Before Sunday, an Italian man had never won an Olympic medal in the 100-meter dash in the Games’ 125-year history. Now, Lamont Marcell Jacobs is the first from Italy to hold the title of world’s fastest man.

Jacobs set a European record in the men’s 100-meter dash on Sunday, finishing in 9.80 seconds, to win the gold medal.

Jacobs, a 26-year-old sprinter and long jumper, was born in El Paso to an Italian mother and an African American father. When his father, a soldier in the United States Army, was transferred to South Korea, he and his mother moved to Italy.

His parents separated when he was an infant, but Jacobs reconnected with his father for the first time a year ago, according to The Associated Press. After his 100-meter-dash victory on Sunday, he said that finding his father was part of his mental preparation for the Games.

“I never saw my dad from that time,” Jacobs said. “But I started to speak with him one year ago for the first time. This helped me arrive here with a good mentality.”

Jacobs, whose Instagram handle is @crazylongjumper, a moniker he has inked on his body, along with the names of his three children and his partner, began competing in athletics at 9 years old, gravitating to sprinting and long jump, according to the Tokyo Olympics website.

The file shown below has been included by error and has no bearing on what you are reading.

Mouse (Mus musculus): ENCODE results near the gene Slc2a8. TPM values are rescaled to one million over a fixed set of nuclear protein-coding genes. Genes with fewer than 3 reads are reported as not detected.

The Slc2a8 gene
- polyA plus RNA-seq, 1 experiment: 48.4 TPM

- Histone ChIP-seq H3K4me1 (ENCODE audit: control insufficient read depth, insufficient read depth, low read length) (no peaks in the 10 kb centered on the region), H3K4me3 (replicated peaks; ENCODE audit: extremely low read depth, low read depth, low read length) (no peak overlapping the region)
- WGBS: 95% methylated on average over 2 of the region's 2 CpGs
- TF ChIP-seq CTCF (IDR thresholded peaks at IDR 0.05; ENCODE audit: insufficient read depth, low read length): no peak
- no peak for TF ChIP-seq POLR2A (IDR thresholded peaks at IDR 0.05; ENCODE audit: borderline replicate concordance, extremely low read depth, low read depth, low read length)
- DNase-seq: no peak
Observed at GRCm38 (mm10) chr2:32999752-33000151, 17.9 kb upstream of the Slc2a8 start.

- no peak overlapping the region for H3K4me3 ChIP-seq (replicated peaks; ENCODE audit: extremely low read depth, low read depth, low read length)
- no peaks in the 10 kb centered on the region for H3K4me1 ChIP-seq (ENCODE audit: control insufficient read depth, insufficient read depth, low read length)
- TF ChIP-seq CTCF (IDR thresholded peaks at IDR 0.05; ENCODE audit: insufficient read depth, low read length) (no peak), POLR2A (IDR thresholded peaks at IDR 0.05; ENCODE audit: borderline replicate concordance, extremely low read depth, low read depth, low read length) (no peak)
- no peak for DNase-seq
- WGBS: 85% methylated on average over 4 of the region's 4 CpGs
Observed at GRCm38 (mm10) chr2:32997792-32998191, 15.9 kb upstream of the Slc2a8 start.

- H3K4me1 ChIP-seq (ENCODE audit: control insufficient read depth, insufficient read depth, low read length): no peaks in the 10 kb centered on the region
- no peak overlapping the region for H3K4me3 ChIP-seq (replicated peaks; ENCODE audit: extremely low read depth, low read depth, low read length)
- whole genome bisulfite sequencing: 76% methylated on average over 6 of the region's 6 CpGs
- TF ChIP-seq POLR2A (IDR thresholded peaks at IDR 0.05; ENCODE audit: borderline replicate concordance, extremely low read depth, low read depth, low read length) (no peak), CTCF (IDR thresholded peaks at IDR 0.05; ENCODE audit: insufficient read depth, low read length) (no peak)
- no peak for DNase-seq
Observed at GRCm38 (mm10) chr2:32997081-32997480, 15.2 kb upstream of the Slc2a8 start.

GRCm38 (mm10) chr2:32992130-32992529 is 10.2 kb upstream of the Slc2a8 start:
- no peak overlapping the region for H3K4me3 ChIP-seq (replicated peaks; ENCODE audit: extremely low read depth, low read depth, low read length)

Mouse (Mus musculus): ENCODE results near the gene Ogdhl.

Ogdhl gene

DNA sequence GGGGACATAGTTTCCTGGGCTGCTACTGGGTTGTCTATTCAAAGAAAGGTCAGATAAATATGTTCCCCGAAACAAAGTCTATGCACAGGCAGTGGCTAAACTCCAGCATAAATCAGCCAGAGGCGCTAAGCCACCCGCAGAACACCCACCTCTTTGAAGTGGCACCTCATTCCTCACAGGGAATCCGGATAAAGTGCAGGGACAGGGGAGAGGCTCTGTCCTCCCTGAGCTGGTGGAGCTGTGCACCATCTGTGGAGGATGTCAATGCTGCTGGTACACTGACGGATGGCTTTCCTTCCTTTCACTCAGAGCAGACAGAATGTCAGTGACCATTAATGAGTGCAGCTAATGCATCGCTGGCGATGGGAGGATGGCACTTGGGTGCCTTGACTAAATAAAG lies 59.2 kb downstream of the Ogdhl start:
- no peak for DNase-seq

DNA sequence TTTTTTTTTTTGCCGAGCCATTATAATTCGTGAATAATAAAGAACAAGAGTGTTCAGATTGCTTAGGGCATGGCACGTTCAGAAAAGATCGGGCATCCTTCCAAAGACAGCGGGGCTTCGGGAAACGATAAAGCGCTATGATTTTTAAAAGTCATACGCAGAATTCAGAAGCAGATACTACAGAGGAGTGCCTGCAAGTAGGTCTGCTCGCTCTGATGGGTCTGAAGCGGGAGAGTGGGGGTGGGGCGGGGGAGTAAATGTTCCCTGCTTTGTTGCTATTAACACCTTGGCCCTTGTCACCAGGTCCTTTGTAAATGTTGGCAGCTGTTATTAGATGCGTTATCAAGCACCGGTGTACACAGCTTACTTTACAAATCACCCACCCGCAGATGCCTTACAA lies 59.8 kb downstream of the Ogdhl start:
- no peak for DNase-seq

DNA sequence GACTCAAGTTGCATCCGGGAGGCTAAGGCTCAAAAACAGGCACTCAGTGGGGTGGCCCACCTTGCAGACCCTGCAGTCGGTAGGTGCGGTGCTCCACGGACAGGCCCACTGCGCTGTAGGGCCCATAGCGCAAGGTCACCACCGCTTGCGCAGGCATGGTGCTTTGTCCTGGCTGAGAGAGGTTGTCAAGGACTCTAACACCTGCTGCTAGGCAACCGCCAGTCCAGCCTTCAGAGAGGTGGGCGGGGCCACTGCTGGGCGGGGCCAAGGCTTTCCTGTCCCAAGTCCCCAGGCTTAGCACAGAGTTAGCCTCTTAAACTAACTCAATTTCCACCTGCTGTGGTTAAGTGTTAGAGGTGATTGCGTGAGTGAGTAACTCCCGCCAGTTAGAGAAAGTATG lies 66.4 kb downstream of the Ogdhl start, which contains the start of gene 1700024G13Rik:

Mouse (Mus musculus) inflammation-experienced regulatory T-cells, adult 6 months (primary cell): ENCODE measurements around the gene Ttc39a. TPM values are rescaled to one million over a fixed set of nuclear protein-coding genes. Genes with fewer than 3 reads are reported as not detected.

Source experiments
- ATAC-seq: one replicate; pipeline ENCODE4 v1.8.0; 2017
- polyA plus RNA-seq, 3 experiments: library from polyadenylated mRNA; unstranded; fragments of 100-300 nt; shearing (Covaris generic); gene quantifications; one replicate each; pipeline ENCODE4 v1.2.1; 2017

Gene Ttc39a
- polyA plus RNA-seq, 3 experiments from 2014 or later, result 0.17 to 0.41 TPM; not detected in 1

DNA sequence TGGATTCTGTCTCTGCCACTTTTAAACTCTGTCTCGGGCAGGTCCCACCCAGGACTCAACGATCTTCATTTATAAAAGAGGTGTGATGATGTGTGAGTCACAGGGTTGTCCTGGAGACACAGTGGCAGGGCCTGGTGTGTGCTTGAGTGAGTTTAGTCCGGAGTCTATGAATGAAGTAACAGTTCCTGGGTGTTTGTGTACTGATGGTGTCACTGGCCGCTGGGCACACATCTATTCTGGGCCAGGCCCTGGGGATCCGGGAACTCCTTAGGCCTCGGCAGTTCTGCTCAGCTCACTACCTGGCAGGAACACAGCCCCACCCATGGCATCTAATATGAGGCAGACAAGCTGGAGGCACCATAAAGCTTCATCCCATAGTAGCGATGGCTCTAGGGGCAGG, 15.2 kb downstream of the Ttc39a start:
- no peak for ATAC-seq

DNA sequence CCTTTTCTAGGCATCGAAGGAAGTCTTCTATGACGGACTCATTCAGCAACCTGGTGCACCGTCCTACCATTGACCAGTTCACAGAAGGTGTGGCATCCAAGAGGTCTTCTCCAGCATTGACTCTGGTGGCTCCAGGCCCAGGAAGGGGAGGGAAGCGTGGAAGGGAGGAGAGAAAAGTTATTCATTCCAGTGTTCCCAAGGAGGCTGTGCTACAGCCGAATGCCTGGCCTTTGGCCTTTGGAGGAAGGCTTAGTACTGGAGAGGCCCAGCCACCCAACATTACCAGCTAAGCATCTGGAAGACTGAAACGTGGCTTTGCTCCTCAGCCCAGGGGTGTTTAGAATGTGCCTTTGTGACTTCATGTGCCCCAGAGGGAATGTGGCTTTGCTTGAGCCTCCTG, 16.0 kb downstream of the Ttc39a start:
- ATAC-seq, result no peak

He made his first impression at the national level while competing in long jump. In 2016, he won the Italian Athletics Championships in long jump with a distance of 7.89 meters.

In 2018, he claimed his first 100-meter-dash title and began closing in on the event’s difficult 10-second barrier. And this year, in May, he set the Italian record in the 100-meters with a time of 9.95 seconds and became the 150th person in history to finish the race in under 10 seconds.

With the Italian record secured, Jacobs set his sights on the Olympics. From the first time he stepped on the track, he told Corriere Della Sera, he dreamed of becoming an Olympian.

“On my bedroom wall I had the newspaper page of the famous Carl Lewis commercial with him wearing stiletto heels in the starting blocks,” he said. “But my idol as a child was Andrew Howe who, like me, is mixed race and half-American. I could identify with him.”

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